Coming soon: Costing Steelwork: Retail Buildings, January 2018


Costing Steelwork is a series from Aecom, BCSA and Steel for Life that provides guidance on costing structural steelwork. The next quarter focuses on retail buildings, which will be published in January 2018.

Published each quarter, Costing Steelwork examines the key cost drivers for different sectors, provides a building type-specific cost comparison and includes a cost table, which indicates cost ranges for various frame types. These cost ranges can be used at all design stages to act as a comparative cost benchmark. Subsequent articles will provide updates to ensure the data remains current. The series comprises studies into office, education, industrial, mixed-use and retail buildings.

October’s article in the series focuses on the industrial sector, examining the process of cost planning throughout the design stages, assessing the key steel framing cost drivers for industrial buildings, and providing a detailed cost model based on an actual industrial building.

Below you can read this most recent oveview, published in October 2017. The full guide is available here:

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Construction prices rose by 3.4% over the 12 months to Q2 2017 provisionally, according to Aecom’s tender price index (figure 2). The yearly rate of change recorded at Q1 2017 has been revised downwards to 4.6% from the provisional figure of 5.0% reported in the last market forecast. While the demand-side and supply-side factors driving recent price increases are unchanged, they are now having a lesser effect. It is uncertain when an inflection point might arise where supply-side factors weigh more heavily than those on the demand side. 

Input costs continue to support prices. Building materials costs increased by 3.9% between Q2 2016 and Q2 2017, according to Aecom’s building cost index. Price movements between Q1 2017 and Q2 2017 were relatively small, though, indicating a slight easing in the rate of increase. Some respite is seen in commodity prices, which continue to unwind after the price rebounds seen in the second half of 2016. Producer price rises have also eased in 2017, as prices for materials and fuels consumed by UK manufacturers rose more slowly: by 9.9% over the year to June. Crucially, almost all main and trade contractor firms expect to see materials and input costs rise for their work.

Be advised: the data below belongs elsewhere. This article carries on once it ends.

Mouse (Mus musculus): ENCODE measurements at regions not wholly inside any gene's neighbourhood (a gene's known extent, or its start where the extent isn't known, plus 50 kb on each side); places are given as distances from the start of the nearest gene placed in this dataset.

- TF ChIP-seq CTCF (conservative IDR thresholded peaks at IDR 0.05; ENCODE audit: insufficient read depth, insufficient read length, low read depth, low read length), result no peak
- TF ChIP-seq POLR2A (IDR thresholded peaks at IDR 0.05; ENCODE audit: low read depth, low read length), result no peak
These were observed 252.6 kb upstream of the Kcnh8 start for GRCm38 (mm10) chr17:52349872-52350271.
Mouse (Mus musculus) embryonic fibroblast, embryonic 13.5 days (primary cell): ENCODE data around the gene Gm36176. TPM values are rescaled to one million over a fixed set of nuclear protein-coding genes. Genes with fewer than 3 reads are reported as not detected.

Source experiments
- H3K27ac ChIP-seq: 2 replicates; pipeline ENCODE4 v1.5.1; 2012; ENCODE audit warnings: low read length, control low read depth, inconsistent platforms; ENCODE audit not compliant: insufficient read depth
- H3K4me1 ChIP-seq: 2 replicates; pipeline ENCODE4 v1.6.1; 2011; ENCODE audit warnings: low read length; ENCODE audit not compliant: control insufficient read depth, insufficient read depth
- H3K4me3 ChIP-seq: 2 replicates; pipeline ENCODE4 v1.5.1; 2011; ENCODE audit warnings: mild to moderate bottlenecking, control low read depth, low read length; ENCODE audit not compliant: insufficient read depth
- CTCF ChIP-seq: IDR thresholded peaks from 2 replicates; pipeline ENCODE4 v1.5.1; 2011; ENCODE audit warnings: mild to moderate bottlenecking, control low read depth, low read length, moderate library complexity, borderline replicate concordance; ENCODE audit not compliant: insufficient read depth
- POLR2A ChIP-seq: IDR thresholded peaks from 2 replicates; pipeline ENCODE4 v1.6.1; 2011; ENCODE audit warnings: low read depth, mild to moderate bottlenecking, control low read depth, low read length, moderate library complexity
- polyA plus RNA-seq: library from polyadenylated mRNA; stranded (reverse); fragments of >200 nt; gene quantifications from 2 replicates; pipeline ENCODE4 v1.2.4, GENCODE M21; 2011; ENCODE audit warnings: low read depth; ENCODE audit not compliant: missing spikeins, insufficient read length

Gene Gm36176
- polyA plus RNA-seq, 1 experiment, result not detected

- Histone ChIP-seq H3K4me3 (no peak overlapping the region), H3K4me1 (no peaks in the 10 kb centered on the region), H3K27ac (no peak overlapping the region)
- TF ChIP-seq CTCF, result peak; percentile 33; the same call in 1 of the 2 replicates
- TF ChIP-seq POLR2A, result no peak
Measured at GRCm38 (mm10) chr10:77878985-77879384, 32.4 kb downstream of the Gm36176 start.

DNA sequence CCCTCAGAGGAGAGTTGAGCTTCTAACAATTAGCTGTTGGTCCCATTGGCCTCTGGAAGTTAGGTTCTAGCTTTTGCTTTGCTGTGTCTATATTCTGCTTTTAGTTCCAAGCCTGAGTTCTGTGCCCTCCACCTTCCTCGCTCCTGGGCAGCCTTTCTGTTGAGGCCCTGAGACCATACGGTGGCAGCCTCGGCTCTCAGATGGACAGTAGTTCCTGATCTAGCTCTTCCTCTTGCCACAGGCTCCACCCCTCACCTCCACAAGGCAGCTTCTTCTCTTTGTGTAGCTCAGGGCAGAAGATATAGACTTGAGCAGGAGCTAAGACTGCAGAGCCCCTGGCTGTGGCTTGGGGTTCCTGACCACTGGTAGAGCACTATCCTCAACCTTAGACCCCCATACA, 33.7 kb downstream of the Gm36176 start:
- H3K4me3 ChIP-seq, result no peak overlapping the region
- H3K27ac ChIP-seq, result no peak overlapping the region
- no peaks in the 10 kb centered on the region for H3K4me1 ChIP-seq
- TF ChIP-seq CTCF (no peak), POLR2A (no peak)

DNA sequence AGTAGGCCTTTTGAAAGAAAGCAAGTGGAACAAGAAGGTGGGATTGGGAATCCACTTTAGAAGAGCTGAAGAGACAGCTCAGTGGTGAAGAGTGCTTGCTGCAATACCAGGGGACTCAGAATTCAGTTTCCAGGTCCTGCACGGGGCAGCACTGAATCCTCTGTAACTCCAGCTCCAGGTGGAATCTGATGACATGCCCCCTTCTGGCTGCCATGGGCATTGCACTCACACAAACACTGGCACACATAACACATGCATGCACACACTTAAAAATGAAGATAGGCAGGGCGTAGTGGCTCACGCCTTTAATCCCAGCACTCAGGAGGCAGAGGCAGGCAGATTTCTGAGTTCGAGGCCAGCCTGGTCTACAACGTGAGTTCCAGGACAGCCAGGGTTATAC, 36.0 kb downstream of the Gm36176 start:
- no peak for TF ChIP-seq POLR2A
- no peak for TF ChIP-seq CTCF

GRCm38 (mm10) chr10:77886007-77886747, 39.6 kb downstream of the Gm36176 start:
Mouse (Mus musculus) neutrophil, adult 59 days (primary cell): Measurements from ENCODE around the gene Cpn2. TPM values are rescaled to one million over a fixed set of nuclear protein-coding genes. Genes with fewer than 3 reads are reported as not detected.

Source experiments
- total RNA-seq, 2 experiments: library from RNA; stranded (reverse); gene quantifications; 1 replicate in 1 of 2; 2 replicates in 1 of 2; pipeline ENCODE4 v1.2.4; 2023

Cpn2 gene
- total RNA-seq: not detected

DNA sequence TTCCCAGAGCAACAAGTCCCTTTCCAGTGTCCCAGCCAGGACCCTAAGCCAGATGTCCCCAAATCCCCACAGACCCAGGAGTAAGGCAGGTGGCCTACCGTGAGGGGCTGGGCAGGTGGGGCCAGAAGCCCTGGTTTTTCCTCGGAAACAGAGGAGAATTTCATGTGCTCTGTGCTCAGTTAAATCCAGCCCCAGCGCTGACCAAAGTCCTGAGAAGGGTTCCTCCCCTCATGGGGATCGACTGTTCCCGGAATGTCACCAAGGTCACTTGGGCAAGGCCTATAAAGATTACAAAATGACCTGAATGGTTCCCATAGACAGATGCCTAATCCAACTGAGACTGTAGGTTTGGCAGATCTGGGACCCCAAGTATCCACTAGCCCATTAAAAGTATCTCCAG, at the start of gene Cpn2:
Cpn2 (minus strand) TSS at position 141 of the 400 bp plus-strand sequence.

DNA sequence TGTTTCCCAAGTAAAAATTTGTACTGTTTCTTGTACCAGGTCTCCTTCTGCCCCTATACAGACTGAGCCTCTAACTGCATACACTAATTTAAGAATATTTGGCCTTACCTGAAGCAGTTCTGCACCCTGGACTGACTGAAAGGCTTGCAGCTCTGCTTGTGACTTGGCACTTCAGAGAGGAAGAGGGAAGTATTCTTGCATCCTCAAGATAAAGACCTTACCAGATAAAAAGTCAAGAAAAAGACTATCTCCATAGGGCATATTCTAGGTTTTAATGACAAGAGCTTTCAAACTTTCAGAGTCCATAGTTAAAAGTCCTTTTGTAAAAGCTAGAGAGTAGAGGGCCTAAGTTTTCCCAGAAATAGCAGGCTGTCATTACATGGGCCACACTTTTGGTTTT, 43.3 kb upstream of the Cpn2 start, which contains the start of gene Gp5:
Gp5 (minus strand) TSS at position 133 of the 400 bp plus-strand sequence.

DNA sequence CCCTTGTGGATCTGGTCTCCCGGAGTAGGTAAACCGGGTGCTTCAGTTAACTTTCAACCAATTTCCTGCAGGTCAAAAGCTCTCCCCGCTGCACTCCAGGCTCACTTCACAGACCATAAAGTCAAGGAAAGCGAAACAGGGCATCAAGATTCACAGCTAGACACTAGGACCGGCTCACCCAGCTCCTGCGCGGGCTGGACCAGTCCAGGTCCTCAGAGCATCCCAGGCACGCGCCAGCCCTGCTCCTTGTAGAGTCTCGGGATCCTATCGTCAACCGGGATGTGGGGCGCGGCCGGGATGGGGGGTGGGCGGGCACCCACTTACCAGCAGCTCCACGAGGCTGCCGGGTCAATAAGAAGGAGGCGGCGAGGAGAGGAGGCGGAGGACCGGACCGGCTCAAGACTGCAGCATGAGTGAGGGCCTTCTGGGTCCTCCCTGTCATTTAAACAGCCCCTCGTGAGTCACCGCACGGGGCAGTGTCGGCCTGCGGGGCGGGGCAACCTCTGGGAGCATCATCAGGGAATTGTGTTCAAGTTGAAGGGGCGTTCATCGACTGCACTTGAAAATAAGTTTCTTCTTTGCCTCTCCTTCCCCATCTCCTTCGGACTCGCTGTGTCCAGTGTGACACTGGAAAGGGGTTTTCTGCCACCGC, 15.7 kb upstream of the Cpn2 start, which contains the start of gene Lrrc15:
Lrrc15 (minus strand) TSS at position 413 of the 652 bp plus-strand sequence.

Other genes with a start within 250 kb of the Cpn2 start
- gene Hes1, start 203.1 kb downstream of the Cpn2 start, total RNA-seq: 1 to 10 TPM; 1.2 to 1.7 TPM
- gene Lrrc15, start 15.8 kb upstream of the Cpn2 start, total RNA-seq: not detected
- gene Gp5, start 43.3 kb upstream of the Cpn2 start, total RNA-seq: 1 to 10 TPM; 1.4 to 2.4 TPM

Long-term skills shortages, compounded by rising cost pressures, increase the likelihood of contractors passing on higher prices to clients – at least if overall workloads hold up. However, there is a risk that these upward cost and price pressures might conspire to reduce client demand. Although recent movements in official data point to a falling output trend, a reduction in activity might still feel like firms are busy because of how stretched they have been for some time. As input costs and output prices evolve, so do the commercial signals in the market place. Evidently, there is growing tolerance for parts of the supply chain to fix prices for defined periods of time, which was one of the sources of commercial negotiation in recent years.

Construction labour rates rose by more than 3% in the 12 months to Q2 2017. The pace of wage inflation in the trades picked up marginally from Q1 2017, underlining the robustness of demand. Within the trades there is some monthly and quarterly variation in the average rates of change, but the market is positive for construction workers overall, particularly with real wages in the broader economy now falling due to higher consumer price inflation.

Domestic inflation is expected to continue as a feature of the economic picture over the short term and into 2018, although sterling may strengthen moderately against major currencies. The effects on construction will be ongoing pressure for suppliers to maintain or increase the prices of construction inputs: namely components and materials.

Aecom’s baseline forecasts for tender price inflation are 3.3% from Q2 2017 to Q2 2018, and 1.7% from Q2 2018 to Q2 2019. Upside risks to future pricing are higher this time, reflecting demand/supply interactions still in evidence across the industry. Pricing over the past 12-month period has been to the upside of many baseline forecasts published this time last year. Price expectations for the second forecast period are lower, as political events are expected to act as a drag on the UK economy and construction. Reflective of this, a greater balance of risks to the downside is expected. The full extent of Brexit will be clearer by that point, and is likely to create increased turbulence before some calm returns.